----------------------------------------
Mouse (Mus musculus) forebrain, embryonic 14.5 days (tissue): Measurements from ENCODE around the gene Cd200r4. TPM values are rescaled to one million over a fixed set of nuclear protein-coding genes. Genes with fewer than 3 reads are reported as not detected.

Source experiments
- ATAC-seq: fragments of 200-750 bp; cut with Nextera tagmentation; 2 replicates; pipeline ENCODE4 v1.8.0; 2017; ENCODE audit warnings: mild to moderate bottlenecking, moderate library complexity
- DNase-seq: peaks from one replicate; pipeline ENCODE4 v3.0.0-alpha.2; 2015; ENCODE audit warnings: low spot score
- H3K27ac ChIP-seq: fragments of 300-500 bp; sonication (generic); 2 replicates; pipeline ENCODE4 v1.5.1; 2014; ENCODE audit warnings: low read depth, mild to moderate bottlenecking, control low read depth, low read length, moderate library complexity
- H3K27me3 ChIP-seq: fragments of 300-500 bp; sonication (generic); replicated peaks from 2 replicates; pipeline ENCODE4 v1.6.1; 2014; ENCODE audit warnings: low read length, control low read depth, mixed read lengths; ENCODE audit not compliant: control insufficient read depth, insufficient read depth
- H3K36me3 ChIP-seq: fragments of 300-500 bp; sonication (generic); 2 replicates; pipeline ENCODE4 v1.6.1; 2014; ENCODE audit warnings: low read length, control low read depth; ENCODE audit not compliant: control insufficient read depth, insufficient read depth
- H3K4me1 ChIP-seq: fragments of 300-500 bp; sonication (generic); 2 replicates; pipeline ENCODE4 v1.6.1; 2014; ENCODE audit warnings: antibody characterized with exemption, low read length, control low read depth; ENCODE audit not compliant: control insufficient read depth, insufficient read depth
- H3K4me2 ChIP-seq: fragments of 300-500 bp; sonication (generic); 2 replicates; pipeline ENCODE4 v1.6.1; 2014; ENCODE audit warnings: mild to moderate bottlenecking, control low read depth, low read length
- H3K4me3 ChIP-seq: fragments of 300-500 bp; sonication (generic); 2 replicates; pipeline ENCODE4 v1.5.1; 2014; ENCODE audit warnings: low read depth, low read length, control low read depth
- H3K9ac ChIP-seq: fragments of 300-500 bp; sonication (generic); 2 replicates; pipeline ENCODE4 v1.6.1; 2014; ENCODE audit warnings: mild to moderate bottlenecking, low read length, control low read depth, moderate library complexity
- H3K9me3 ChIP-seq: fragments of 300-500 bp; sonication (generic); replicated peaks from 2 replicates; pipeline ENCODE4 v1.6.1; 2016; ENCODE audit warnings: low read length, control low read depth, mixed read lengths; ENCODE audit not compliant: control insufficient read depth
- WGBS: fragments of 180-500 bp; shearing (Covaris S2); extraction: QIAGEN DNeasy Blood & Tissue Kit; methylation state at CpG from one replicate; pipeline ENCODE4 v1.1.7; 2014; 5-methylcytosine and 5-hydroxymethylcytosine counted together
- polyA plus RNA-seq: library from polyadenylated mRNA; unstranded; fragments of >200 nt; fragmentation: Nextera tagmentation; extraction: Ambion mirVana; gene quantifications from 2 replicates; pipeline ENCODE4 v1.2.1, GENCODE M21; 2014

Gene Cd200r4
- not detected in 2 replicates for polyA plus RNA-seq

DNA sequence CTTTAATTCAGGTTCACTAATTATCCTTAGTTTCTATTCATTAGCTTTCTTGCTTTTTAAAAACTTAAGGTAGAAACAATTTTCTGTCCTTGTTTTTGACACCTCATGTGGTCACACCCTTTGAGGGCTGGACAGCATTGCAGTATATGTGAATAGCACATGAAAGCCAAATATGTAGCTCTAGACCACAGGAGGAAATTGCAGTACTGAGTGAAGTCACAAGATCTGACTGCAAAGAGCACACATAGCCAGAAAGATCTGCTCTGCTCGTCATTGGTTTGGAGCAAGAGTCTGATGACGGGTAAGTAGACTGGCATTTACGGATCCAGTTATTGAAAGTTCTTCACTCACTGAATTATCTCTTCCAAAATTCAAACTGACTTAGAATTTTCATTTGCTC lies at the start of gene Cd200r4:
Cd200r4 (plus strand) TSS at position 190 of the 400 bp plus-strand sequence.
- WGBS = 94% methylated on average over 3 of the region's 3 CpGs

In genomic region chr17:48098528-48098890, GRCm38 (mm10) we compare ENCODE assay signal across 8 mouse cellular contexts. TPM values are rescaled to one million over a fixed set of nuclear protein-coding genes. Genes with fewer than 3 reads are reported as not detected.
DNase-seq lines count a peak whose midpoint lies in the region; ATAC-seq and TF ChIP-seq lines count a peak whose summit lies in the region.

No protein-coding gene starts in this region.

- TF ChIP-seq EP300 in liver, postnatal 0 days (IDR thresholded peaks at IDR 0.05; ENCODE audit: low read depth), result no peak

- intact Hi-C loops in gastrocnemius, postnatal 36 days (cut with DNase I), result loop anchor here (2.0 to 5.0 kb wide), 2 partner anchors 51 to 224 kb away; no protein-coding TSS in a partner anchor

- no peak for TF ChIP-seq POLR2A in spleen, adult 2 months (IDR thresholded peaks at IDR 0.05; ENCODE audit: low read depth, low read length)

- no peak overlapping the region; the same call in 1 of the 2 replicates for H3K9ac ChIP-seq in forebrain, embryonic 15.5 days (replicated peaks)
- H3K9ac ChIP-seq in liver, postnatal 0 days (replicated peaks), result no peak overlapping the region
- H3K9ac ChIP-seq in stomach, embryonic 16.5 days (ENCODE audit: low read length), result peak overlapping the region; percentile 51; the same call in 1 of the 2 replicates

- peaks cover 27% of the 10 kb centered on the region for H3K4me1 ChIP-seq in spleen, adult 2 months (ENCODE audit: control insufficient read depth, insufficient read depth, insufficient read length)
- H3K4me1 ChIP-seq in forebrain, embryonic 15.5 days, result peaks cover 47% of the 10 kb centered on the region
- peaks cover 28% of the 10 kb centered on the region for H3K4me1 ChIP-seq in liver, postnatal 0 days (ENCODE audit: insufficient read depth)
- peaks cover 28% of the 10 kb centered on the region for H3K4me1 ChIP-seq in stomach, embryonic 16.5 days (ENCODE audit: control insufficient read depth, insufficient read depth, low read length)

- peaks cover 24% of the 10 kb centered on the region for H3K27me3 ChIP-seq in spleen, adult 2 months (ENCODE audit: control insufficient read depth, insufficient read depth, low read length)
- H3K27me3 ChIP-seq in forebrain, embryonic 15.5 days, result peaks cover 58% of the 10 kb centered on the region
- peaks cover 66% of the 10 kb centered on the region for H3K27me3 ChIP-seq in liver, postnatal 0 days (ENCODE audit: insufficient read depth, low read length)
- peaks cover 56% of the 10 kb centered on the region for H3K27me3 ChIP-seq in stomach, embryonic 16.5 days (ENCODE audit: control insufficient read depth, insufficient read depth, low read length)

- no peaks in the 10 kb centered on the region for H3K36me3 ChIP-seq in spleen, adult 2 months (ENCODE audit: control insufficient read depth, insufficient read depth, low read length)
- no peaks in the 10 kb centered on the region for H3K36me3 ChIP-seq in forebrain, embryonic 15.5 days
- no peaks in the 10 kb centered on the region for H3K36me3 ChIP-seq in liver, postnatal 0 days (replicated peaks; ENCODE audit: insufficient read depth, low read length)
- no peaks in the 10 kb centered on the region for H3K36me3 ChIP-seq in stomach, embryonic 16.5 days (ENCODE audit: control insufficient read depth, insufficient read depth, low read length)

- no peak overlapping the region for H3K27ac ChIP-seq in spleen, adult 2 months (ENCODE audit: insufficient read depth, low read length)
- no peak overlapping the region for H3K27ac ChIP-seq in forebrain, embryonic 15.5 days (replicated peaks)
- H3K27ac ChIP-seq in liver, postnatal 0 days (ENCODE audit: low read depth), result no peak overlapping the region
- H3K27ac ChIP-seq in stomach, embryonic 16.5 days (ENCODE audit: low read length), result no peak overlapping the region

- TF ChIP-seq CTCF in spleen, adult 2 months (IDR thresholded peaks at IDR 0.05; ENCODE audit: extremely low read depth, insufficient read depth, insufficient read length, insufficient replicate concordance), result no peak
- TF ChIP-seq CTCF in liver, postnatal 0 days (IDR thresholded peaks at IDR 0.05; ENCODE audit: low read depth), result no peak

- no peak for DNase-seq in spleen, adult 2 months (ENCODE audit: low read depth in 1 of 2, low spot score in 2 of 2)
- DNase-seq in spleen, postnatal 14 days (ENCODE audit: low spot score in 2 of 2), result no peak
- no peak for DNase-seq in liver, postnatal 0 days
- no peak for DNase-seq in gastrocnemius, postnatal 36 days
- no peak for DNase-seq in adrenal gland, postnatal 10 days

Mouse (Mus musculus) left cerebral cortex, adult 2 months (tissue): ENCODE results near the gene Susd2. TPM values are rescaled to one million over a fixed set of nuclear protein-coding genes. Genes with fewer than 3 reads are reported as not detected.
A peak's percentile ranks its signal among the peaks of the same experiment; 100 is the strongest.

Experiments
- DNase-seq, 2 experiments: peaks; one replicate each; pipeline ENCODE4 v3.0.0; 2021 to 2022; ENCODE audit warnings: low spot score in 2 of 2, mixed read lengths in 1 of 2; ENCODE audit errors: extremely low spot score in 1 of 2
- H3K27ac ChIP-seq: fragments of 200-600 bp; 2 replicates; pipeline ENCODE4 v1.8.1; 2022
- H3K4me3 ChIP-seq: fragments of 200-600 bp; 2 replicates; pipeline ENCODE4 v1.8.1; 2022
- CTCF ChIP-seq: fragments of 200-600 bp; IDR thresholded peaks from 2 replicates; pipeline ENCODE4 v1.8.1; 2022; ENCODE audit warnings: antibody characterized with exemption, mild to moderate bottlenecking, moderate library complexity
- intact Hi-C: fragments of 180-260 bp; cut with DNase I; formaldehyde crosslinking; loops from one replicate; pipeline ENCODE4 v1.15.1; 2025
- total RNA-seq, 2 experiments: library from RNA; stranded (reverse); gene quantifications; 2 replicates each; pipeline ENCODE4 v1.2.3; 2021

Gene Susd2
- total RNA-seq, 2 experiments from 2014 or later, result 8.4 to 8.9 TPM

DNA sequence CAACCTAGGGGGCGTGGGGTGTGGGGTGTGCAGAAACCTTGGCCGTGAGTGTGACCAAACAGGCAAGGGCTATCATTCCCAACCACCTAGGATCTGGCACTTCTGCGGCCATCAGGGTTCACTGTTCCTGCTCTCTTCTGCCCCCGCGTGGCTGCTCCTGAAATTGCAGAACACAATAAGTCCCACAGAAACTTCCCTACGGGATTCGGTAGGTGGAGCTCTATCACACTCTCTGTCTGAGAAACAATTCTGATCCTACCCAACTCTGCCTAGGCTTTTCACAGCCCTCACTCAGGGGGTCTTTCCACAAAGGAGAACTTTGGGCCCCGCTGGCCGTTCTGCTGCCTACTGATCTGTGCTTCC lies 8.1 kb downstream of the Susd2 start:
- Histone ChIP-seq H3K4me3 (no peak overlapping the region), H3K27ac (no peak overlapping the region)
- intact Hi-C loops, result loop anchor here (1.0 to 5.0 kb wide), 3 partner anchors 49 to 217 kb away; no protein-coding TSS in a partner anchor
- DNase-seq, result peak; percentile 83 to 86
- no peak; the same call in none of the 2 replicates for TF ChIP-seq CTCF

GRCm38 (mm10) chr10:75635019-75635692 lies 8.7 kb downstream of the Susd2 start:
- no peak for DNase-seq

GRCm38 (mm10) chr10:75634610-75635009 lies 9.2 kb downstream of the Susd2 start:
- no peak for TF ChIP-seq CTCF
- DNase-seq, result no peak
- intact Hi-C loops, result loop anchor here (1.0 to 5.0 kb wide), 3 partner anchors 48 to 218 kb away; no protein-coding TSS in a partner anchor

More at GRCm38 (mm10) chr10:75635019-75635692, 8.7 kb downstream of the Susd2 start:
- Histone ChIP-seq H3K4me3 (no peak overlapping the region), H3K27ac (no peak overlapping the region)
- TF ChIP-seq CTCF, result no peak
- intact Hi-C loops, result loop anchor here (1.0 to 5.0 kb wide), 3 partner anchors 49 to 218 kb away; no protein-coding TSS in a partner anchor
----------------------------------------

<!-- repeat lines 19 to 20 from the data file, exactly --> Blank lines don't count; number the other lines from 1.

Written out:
- WGBS = 94% methylated on average over 3 of the region's 3 CpGs

In genomic region chr17:48098528-48098890, GRCm38 (mm10) we compare ENCODE assay signal across 8 mouse cellular contexts. TPM values are rescaled to one million over a fixed set of nuclear protein-coding genes. Genes with fewer than 3 reads are reported as not detected.